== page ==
For a bird so small, the hummingbird packs in a lot of superlatives. It has the largest brain per body in the bird kingdom: studies claim that hummingbirds remember every single flower in their territory and how long it takes to replenish nectar after foraging. It has the fastest metabolic rate of any living creature. Their hearts beat on an average of 1,200 times per minute, pumping furiously to keep up with their wing speed. As most of us know, hummingbirds are fast, so fast that their wings are a blur to humans when they are in flight. But few are aware that they are among the fastest species on Earth, far outstripping the cheetah in terms of pace. In fact, research studies have revealed that a species called Anna’s Hummingbird can hit speeds that are faster than a jet fighter at full speed.
But perhaps the most winning feature of hummingbirds is that they are captivating, even without the general knowledge download. Their grace and iridescent plumage, changing with every movement, are a delight to watch, especially when they are foraging for nectar. The visual spectacle was one of the reasons that wildlife photographer Dhritiman Mukherjee wanted to shoot them in Ecuador, South America.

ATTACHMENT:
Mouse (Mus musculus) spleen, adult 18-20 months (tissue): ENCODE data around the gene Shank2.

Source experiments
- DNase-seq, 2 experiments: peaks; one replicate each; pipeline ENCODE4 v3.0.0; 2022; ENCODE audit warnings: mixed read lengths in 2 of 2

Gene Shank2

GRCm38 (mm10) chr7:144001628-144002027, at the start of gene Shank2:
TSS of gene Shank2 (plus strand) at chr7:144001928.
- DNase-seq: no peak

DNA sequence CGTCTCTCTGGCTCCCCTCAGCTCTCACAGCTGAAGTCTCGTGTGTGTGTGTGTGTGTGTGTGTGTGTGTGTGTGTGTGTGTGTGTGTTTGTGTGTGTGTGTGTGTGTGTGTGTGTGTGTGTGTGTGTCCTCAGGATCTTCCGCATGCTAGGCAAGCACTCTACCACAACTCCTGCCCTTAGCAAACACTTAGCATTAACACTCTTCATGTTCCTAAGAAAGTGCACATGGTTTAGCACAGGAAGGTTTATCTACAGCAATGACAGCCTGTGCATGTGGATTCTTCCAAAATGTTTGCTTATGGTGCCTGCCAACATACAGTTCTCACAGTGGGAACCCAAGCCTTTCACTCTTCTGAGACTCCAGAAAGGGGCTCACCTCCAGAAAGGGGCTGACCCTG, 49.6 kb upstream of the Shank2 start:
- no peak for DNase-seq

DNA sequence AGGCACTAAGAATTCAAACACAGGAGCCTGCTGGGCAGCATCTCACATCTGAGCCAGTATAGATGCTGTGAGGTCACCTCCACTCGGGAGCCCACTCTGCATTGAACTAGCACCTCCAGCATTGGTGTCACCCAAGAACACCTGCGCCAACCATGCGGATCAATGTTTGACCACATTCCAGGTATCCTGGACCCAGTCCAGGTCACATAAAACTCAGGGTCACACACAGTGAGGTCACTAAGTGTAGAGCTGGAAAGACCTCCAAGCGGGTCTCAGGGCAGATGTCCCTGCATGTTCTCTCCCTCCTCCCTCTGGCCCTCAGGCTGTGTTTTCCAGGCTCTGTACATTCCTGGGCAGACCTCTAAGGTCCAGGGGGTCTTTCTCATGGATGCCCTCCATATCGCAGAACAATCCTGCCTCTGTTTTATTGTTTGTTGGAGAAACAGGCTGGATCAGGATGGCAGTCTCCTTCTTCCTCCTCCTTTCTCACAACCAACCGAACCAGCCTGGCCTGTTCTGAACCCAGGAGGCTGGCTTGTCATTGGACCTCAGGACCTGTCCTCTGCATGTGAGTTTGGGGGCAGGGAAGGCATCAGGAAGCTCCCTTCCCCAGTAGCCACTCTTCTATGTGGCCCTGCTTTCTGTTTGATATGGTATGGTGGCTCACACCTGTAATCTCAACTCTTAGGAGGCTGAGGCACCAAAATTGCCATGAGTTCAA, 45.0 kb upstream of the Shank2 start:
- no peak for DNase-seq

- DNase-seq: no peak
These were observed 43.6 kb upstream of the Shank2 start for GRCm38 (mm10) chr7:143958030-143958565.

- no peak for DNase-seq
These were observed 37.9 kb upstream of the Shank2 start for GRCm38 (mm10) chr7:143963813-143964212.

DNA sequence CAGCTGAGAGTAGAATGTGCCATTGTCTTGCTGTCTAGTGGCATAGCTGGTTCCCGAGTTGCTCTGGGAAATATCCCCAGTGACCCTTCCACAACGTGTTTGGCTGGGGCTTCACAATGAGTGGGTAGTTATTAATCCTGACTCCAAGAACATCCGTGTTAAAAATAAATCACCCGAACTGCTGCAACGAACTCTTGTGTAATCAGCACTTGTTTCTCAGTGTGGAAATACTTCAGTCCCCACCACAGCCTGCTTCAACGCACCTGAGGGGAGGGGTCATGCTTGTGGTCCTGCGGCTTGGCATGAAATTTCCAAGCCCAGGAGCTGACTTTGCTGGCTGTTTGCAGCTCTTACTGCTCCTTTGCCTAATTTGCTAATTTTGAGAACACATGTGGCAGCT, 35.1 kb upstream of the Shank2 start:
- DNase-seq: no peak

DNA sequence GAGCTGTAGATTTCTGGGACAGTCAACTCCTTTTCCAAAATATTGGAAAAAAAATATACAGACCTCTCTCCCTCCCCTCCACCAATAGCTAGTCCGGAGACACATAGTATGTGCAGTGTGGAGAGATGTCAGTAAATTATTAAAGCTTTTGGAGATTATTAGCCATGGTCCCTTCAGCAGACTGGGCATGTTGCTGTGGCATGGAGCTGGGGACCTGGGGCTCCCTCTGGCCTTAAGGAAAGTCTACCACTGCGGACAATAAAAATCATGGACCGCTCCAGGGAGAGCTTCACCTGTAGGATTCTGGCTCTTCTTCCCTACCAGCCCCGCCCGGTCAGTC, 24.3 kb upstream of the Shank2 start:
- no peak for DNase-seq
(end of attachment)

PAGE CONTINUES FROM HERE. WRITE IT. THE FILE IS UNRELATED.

He chose the Chocó region, which has the highest diversity of hummingbird species on the planet. The slim strip of forest on the western edge of Ecuador is wedged between the Andean mountains and the Pacific Ocean, creating a tropical habitat that is lush and unique. Isolated from the rest of the Amazon by the Andes, Chocó has developed a number of indigenous species of hummingbirds, designed to thrive in this ecosystem.
Over many millennia the hummingbirds in this region have evolved into numerous sub-species, each feeding on a specific group of flowers. This reduces competition, allowing them to co-exist within the rainforest, but also makes them more vulnerable to habitat loss. Clear the native forest and the hummingbirds are at a loss. In many cases, they simply cannot feed, because their bodies and beaks have been designed for the blooms of particular plants.
Thankfully, there are a reserves in Chocó working for their survival. Within these protected forests, hummingbirds spend their days gathering nectar, nesting, and caring for their young in the primary forests they have occupied for thousands of years, and hopefully, will continue to live for thousands more.